The most common path to becoming a college counselor involves earning a bachelor’s degree, completing a master’s in counseling program that includes several hundred hours of supervised clinical counseling work, and attaining state licensure as a clinical mental health or school counselor. While the specific qualifications for working as a college counselor may vary by school and by state, most college counselors hold a graduate degree in clinical or school counseling and have completed a training program that includes supervised internships and/or practicums. However, some college counselors are licensed psychologists, which requires a doctoral degree in psychology, and it is also possible to become a college counselor by earning a master’s degree in clinical social work.
College counselors are mental health professionals who provide therapeutic counseling services to students at colleges, universities, and other postsecondary educational institutions. As a field of practice, college counseling represents an area of specialization within the broader fields of clinical mental health and school counseling and psychology. Mental health counselors who are licensed to practice in K-12 schools (i.e., licensed school counselors) and licensed mental health counselors, therapists, and psychologists are typically qualified to provide counseling services at colleges and universities, as are licensed clinical social workers. These professionals may work at campus-based clinics, university hospitals, and regional counseling centers where students can access a range of mental health services, including individual consults and psychotherapy sessions, group counseling sessions, and, in some cases, psychiatric medical services.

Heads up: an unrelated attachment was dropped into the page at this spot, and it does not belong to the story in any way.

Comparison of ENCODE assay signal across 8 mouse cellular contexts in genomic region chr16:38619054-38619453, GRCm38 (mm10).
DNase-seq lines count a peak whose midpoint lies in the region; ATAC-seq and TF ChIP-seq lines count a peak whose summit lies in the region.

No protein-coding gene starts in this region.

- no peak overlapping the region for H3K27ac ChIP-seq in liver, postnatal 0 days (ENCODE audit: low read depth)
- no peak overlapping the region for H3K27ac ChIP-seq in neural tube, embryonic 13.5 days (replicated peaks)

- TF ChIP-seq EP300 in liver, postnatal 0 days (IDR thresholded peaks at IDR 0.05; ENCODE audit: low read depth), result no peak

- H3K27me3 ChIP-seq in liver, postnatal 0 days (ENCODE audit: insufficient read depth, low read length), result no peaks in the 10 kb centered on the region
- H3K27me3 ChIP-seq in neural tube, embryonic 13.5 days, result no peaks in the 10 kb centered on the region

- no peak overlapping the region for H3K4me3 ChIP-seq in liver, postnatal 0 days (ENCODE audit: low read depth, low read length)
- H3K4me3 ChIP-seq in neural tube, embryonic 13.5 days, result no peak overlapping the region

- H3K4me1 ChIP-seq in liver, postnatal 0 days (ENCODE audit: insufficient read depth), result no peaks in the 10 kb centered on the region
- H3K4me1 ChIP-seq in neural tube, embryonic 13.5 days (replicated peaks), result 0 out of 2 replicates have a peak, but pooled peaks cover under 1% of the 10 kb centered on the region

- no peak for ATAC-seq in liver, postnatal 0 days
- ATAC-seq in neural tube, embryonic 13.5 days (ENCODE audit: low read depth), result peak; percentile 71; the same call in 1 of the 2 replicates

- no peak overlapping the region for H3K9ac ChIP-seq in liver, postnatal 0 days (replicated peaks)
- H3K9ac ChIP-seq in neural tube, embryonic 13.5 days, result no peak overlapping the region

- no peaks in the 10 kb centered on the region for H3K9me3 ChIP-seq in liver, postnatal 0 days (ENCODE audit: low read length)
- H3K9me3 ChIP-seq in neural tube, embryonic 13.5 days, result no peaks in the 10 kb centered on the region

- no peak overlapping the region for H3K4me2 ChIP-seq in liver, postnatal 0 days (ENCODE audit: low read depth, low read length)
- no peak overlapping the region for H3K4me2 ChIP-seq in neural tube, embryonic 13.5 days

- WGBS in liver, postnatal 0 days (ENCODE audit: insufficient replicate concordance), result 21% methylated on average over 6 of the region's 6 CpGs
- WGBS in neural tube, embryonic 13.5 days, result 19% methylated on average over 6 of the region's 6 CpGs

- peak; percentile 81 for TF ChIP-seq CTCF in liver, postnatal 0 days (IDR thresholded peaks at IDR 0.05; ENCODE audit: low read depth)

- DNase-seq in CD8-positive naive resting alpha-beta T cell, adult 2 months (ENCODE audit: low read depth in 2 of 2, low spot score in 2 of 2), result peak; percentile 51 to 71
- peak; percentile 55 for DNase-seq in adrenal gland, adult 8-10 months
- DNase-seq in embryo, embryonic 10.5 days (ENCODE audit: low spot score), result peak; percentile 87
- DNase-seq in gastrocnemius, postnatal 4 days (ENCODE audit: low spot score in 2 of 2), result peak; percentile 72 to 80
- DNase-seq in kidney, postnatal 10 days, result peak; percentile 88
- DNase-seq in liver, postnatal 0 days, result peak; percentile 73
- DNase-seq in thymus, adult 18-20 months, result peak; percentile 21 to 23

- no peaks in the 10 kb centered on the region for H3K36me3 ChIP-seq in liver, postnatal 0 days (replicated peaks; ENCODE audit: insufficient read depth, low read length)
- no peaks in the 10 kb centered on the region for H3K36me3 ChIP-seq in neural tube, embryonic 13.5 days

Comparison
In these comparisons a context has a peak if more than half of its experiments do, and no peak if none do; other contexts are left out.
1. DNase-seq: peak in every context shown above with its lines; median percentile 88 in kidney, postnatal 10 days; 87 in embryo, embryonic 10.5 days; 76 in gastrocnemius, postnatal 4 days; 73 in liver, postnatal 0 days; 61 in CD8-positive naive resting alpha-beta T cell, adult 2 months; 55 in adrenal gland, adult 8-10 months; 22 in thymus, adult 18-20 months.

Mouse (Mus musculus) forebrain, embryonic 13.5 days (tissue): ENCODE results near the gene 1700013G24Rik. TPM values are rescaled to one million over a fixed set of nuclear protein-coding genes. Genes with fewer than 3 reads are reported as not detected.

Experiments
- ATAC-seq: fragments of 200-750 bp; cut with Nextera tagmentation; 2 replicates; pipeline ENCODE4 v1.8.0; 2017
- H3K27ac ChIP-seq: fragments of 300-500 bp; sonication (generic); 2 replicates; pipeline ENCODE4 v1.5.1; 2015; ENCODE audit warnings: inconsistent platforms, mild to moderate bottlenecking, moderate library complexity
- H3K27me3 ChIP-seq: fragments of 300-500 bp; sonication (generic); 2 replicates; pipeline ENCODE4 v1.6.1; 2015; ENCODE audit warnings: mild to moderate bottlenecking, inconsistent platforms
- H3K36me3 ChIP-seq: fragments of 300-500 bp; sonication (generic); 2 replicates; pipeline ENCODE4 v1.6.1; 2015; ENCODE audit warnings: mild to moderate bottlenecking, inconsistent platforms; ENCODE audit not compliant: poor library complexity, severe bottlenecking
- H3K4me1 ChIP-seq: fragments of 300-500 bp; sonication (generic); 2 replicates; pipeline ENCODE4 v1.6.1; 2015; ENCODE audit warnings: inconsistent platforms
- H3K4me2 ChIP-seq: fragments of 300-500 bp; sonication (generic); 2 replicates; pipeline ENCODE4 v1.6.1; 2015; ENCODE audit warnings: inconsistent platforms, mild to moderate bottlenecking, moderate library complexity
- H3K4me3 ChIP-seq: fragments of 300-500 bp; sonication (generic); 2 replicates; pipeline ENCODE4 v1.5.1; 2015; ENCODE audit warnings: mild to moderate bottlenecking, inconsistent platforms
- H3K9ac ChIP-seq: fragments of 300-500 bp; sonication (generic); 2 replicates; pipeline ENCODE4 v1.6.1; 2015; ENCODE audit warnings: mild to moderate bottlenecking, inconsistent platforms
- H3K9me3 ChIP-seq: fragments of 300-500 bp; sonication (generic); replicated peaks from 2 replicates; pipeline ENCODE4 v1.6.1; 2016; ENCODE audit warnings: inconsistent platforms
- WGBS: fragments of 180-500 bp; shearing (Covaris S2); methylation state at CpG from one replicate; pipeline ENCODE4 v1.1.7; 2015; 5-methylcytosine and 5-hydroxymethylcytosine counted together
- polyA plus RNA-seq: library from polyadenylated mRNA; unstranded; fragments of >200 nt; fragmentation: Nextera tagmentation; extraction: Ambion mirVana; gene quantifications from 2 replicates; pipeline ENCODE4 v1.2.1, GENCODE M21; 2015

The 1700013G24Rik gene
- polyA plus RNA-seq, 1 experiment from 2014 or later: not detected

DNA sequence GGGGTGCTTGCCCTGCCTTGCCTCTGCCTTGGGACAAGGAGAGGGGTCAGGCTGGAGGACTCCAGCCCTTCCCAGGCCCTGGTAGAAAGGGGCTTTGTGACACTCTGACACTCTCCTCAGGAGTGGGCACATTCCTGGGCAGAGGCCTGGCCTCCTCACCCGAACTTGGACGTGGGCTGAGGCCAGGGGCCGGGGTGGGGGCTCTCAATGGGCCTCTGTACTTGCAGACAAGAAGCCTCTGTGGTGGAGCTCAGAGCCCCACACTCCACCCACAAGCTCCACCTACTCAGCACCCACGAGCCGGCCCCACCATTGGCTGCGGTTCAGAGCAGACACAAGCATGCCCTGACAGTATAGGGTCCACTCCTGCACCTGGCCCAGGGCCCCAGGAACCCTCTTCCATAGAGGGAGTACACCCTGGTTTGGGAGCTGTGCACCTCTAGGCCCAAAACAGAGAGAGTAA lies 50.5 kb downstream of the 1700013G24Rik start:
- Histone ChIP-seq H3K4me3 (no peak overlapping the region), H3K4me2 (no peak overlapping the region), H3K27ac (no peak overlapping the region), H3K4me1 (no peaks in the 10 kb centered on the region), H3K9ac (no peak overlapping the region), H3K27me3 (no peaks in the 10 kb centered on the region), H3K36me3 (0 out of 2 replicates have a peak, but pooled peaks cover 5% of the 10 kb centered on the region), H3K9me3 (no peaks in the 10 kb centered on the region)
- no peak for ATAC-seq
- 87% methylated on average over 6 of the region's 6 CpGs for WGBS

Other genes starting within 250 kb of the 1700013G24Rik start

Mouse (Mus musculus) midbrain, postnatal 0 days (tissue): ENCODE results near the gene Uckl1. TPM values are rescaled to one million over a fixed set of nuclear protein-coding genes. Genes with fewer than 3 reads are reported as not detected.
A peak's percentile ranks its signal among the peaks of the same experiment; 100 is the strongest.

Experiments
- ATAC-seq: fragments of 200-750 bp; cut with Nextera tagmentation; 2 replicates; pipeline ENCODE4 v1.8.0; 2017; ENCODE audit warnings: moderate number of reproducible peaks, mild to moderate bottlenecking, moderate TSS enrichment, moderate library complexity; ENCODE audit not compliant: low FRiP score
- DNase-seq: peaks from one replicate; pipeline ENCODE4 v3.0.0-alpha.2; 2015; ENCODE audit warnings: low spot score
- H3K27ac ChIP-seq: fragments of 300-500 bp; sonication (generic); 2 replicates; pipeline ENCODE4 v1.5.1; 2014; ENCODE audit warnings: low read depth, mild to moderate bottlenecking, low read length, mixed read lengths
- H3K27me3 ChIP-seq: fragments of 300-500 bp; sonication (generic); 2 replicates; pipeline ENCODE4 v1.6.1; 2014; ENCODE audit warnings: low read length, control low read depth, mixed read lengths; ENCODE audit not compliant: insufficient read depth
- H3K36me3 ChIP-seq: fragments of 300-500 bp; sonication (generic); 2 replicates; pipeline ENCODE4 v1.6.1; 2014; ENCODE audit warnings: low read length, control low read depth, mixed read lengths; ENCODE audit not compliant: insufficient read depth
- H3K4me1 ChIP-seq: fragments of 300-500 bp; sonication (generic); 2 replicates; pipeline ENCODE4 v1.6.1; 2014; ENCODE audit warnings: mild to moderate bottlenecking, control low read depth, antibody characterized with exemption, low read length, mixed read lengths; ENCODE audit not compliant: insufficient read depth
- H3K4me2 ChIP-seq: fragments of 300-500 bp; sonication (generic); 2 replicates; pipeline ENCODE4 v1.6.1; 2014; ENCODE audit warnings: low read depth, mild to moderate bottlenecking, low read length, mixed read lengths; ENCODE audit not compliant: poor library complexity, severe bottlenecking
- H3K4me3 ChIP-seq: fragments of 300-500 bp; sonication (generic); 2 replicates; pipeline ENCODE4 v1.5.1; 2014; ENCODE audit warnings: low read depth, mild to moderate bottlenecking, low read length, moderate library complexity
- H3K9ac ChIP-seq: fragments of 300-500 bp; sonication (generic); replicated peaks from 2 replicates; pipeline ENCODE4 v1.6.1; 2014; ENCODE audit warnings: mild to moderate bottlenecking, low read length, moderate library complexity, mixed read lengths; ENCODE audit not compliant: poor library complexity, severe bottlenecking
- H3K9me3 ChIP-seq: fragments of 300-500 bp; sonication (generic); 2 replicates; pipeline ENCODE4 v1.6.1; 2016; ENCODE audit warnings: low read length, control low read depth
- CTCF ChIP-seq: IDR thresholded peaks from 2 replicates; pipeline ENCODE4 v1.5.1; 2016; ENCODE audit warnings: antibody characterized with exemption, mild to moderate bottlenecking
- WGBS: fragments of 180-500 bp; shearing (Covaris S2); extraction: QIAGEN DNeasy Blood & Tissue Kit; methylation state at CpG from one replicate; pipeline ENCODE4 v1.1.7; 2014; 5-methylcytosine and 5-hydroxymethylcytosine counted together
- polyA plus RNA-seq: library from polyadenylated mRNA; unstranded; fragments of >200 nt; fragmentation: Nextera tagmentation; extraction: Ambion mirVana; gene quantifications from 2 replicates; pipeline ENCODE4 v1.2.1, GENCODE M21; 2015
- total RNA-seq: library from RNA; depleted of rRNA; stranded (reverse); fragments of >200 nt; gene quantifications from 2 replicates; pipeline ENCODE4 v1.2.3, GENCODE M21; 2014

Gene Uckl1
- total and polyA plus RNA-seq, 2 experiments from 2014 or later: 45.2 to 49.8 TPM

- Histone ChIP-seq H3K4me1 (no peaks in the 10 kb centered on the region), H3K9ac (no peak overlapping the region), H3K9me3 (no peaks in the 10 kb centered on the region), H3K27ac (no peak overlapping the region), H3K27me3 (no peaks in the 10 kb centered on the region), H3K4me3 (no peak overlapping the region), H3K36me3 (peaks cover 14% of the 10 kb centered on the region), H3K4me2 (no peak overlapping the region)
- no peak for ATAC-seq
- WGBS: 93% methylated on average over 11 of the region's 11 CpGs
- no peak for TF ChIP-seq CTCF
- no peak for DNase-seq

It is important to note that colleges and universities provide a range of academic and career-based advising services to students, some of which may be referred to informally as counseling services. However, the services offered by clinical counselors require specialized training in the diagnosis and treatment of mental health disorders, such as anxiety and depression. While students at colleges and universities may receive various types of advising and non-clinical counseling from faculty and administrative staff, mental health counseling services are provided by designated professionals who must be formally licensed.
There are essentially three academic routes to becoming a college counselor, the most common of which culminates in the completion of a master’s program in counseling and a year or more of supervised internships. There are a range of formal designations and several types of degree programs that may be classified as master’s in counseling programs, including but not limited to Master of Arts (MA), Master of Education (MEd), and Master of Science (MS) in Counseling, Clinical Counseling, College Counseling, Mental Health Counseling, and School Counseling. These programs typically take two to three years to complete and include a minimum of 700 hours of supervised clinical work, as mandated by the Council for Accreditation of Counseling & Related Educational Programs (CACREP). CACREP is the primary accreditation body for master’s in counseling degree programs, although programs may also be accredited by the Masters in Psychology and Counseling Accreditation Council (MPCAC), a newer programmatic accreditation organization.